Like everything in life, there’s always 2 sides to a story…and the case of modern life (in this country at least) is no different. The advancement in our quality of life afforded by all of the incredible machines, technology, and products we’ve invented in the last 100 years is astounding, with many positive aspects to all of it. However, the other side of the story is that with all of this brilliant machinery and gadgetry that do so many thing for us, we have “evolved” to what I believe is a tipping point of diminishing returns. What I mean by that is that now that we have so much at our fingertips and can get so much accomplished in our daily lives with very little physical effort – from single click online ordering of just about anything, to homes that turn on / off and open / close by simply voicing it, even automatic car doors – we have become downright LAZY!
This is perhaps most evident by the amount of time the modern American (at any age) spends sitting. The average American is now sedentary 11-12 hours / day! And the average office worker 15 hrs / day! Compared to 1950, the prevalence of sedentary jobs has increased 83%, according to the American Heart Association, and computers have had a lot to do with it. Most Americans 16 years and older spend at least 50% of their “free” time on computers or other electronic devices. And it doesn’t appear to be getting better – just in the last decade, this has increased by 1 hour / day.
The health hazards of sitting are becoming well known and documented, as shown in this 2014 Washington Post article. It is now contributing $24 billion a year to treating medical conditions such as obesity, hypertension, diabetes, & cardiovascular disease, plus increases in certain types of cancers like colon, breast, and endometrial. Not to mention early death – if one sits for 4 or more hours / day, they have a 50% greater risk of death. Every hour of sitting slashes 22 minutes off of your life expectancy! “OUCH!” (I’m thinking as I sit here writing this on my laptop…ok, now I’m standing)
So, what can be done to combat “Sitting Disease,” as it’s now called? Well, the easy answer is: DON’T SIT! Thanks, Captain Obvious! But what if you have a job that requires it, like some of our very own support staff who have to be in front of computers at the front desk all day long…? Or what if you’re a delivery driver and sit in a car or truck all day? You can’t just quit your job (…or can you…)? The way I like to think about it, and talk to my patients about it, is that it’s like a bank account, or credit card. Sitting or being sedentary is like making a withdrawal on your bank account, or making a purchase on your credit card. By contrast, moving, exercising, or doing something physical is like making a deposit, or a payment. Eventually, the account has to be balanced, right? You can only make so many withdrawals or purchases before you have to make a deposit or a payment. If you’re not balancing the account, you may be able to get away with it for a while, but eventually that “interest” is going to add up and you’re going owe a lot more than you spent! This is pretty much what happens to your physical body – muscles, tendons, joints & ligaments, nerves, heart & blood vessels – all of it. The longer you deplete the “account,” the more damage you do and the more costly the repair is (if that is even an option) down the line.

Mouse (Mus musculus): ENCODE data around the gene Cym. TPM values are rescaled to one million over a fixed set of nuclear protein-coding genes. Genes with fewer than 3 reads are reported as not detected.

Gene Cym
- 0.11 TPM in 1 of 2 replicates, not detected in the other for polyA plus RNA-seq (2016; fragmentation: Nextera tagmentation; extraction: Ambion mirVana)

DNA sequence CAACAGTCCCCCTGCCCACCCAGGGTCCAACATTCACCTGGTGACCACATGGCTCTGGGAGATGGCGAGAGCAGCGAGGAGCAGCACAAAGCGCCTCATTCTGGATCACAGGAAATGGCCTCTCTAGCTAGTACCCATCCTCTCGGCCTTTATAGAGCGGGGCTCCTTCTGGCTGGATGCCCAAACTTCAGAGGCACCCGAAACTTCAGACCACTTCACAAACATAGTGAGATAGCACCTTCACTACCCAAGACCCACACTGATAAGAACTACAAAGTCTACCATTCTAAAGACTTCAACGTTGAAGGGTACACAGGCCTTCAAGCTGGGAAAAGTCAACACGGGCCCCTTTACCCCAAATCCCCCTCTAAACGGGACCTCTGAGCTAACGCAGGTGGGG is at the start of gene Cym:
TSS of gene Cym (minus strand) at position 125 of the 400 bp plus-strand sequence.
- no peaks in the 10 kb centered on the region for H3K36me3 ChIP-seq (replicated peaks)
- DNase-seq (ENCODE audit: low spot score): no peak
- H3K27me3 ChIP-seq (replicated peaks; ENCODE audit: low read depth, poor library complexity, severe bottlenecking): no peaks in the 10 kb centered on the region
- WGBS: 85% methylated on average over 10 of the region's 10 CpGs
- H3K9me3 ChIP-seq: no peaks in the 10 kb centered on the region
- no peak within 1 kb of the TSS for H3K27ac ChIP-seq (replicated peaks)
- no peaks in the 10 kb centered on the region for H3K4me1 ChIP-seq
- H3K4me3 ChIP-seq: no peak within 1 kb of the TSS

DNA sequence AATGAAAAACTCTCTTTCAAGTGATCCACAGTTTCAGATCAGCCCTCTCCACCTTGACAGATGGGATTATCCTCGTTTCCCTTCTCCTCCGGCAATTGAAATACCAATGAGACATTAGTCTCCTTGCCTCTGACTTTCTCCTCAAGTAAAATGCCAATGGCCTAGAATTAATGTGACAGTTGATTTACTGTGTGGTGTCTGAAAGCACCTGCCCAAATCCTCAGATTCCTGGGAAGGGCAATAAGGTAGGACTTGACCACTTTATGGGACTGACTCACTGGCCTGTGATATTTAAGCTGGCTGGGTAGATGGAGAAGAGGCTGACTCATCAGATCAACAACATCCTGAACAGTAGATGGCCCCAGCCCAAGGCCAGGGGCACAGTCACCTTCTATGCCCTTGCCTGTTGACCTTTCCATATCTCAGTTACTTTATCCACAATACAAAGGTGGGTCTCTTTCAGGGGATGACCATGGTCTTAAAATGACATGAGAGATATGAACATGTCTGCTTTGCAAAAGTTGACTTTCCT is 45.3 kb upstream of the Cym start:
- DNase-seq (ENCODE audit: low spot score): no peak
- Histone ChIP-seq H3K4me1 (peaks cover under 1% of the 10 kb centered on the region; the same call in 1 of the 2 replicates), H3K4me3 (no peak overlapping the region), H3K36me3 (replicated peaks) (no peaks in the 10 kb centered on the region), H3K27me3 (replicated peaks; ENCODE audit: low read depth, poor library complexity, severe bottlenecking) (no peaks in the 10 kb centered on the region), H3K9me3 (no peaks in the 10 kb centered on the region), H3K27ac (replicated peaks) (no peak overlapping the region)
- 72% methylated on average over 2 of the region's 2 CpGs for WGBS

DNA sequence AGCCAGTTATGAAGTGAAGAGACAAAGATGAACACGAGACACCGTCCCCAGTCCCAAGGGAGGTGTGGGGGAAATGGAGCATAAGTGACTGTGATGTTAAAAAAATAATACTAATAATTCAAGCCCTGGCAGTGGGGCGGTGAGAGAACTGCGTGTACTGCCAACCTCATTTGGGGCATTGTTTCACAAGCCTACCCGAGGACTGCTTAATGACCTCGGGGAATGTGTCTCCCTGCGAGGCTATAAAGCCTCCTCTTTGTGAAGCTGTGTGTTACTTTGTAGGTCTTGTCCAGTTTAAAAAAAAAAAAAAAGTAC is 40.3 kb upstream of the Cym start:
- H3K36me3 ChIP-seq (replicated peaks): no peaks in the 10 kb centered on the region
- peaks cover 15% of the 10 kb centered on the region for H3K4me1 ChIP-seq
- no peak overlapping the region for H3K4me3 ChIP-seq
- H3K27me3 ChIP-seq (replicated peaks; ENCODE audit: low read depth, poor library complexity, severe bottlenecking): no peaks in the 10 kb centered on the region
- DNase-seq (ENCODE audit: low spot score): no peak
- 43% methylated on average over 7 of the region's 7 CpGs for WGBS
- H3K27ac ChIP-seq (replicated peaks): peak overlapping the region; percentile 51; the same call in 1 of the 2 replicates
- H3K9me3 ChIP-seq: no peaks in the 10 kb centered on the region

Bottom line: DON’T PUT IT OFF! DON’T DENY IT! DON’T IGNORE IT! You must find a way to add physical activity into your life, EVERY DAY! If you’re not a gym person or hate working out, then find something you enjoy and make it more physical. If you like yard / garden work, instead of renting / buying a machine to till the garden or blow the leaves, get a good hand tool or a rake and do it the old fashioned way. Just be sure to allow yourself the extra time to get the job done (remember, it’s your “workout”); or if you like walking but don’t have a safe place to do it, then find a safe place in your community and make an agreement with yourself that you MUST go walking there before you’re allowed your T.V. or internet time. Do a lap or 2 around the grocery store or huge box store before you do your shopping. Of find a way to walk or ride your bike to work 1 or 2 days a week. In all areas of your life, instead of trying to find the easiest or fastest way to do something, find the way that makes you work a bit. Second, whatever the activity, try to find a friend / buddy / partner – research shows again & again that compliance and long-term staying power with an exercise routine or activity goes way up when you have someone or a group to do it with. Lastly, try keeping a log or journal – research also shows that if you have a consistent way of measuring, tracking, and/or recording your physical activity you’re much more likely to see your progress & continue the activity.